You are wasting retention advertising dollars, and you might not know it. Marketers often look for low cost per click (CPC) and high conversion rates on their paid search and social advertising campaigns. These numbers look great on reports and seemingly showcase a successful campaign.
We certainly don’t recommend ignoring these metrics, but basing campaign success only upon them is inherently flawed. If you are targeting your ads to a wide audience, you are likely advertising to existing customers, including your highest value customers. These “best” customers are already highly engaged with your brand, very likely to purchase again, leave positive reviews, and so on.
So the question is: Would these high-value customers make another purchase even if they hadn’t seen your ad? The answer is likely yes.
Stop Wasting Ad Spend
Consider a customer that makes a purchase from your beauty brand. Let’s call her Tina. She made her first purchase after seeing an Instagram ad and then visited your website to purchase two days later. Tina leaves a positive review on your website and shares the new makeup with her Instagram followers. Perhaps you split the sale attribution between Instagram ads and organic search.
A month later, Tina is running low on her makeup products and makes a mental note to repurchase. She gets targeted by another Instagram ad that reminds her to buy. She makes the purchase, and you attribute the sale to Instagram.
But did she need the ad to push her to purchase? Probably not. Should you stop retargeting ads? Not necessarily.
Imagine a second customer, Karen. She purchased perfume from your brand after seeing a discount ad on Facebook. After a few months, she makes a makeup purchase with a 20% off coupon from an Instagram ad.
The difference between Karen and Tina is that the former would not have purchased again without the retargeted ad. Karen is a lower value customer that is more price and promotion sensitive.
Determine the Value of Your Customers
The next question is: how do you know which customers are high value? Which customers will purchase again without a promotional ad?
You can stop wasting ad spend by calculating the customer lifetime value of each of your customers. To make this metric actionable, your data science team should choose a model that predicts CLV early in the customer journey with low individual error rates.
CLV models take into account numerous customer behaviors and product features that may affect CLV. With the example of Tina and Karen above, these characteristics might include:
- Purchase category: makeup, fragrance, etc.
- Purchase made via mobile or desktop
- Coupon or discount used
- Positive or negative product review
If available, CLV models can also take into account information about customers. For a beauty brand, this might be:
- Skin sensitivity
- Skincare concerns
- Hair type
Not all of these variables will impact CLV, and some may be present in both high and low CLV customers. In our example, both Tina and Karen purchased after seeing an Instagram ad, so that channel may not impact CLV.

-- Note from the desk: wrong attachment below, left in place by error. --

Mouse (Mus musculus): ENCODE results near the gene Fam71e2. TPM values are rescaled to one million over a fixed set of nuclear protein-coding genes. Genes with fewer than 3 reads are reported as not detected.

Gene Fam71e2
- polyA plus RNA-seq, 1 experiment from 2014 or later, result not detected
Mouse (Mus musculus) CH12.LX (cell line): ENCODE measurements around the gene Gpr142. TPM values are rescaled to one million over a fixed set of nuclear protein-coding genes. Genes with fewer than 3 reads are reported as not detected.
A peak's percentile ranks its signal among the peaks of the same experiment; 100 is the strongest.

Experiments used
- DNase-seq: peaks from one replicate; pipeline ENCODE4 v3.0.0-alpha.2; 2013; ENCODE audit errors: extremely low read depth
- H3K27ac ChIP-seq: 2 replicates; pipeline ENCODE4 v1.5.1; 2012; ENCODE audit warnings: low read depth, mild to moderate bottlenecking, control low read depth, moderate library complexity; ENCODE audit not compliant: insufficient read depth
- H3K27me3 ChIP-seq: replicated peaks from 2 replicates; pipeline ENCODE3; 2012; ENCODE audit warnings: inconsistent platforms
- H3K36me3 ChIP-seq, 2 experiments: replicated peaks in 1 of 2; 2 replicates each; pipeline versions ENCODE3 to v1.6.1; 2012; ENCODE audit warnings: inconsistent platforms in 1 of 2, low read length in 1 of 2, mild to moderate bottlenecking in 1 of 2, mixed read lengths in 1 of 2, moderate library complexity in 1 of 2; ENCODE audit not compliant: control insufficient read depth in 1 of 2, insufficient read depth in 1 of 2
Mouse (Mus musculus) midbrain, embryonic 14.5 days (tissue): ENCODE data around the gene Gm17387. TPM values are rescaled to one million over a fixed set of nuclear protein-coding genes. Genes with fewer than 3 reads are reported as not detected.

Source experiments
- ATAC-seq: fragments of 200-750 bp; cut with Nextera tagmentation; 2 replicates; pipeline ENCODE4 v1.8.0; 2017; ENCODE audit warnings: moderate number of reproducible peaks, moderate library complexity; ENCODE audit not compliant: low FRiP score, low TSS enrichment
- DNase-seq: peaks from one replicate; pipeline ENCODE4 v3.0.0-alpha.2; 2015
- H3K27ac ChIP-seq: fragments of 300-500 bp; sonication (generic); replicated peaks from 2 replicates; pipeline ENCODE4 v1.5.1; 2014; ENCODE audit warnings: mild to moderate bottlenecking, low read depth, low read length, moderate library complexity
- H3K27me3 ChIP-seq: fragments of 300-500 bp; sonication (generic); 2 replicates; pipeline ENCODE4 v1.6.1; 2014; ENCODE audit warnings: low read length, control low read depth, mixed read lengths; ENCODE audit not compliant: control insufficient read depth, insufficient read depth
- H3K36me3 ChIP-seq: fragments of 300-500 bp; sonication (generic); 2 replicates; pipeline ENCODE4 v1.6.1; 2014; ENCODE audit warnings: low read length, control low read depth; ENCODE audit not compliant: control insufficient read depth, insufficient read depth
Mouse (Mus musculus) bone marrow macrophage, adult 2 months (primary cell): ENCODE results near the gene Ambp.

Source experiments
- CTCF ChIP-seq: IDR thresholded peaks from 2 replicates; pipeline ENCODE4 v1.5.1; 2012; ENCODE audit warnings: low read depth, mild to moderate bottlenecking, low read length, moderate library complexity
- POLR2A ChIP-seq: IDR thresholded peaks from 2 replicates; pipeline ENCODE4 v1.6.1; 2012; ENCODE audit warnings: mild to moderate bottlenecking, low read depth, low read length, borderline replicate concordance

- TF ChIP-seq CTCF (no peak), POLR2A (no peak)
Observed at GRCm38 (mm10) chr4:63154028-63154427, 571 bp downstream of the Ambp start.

However, the model might reveal that purchasing makeup first, as opposed to fragrance, is associated with higher lifetime value customers. In that case, it makes sense to promote makeup products to prospects.
For an overview on how to calculate customer lifetime value, download our whitepaper.
Change Your Ad Strategy
Once you know the customer lifetime value of each of your customers, you can adjust your advertising strategy accordingly. Based on our example, here are a few recommendations:
- Stop retargeting ads to your highest value customers (like Tina). They will likely convert again without an ad or promotion.
- Instead, use email as a channel to engage with high value customers to save costs
- Retarget your mid-level LTV customers to incite a repeat purchase
- Create lookalike audiences based upon your high value customers and target that group with social media and display ads
You can exclude current high-value customers from your retargeting ads if your model predicts that they will make another purchase. For example, if your CLV model predicts that Tina will repurchase, consider excluding her from ad campaigns. On the other hand, Karen has a low probability of repurchase, so include her in retargeting campaigns soon after her first purchase.
Because this strategy requires different tactics based on individual customer lifetime value, it’s important for your data science team to choose a model that predicts CLV at the individual level, not at the cohort or aggregate level.
Ultimately, the best strategy is to acquire the right, high-value customers in the first place.
Once you’ve removed wasteful ad spend, it’s important to keep testing. Find out what ads resonate with your high value lookalike audiences. Tailor your ad copy and design to attract high CLV customers, instead of producing generic ads that will appeal to a wider audience. Update your CLV model with new behavioral and demographic data from your customers.
As your business grows, keep track of your customer journeys. What paths are high CLV customers taking? What types of products are they purchasing first? What ads are they engaging with? A sophisticated customer lifetime value model can track and learn from these changes. If you need help implementing a model like this, we’re happy to chat.
At Retina, our mission is to help you connect the dots from individual customer lifetime value metrics to advertising strategy. Chat with us about how we can help your business eliminate wasteful ad spend and optimize your advertising campaigns with customer lifetime value.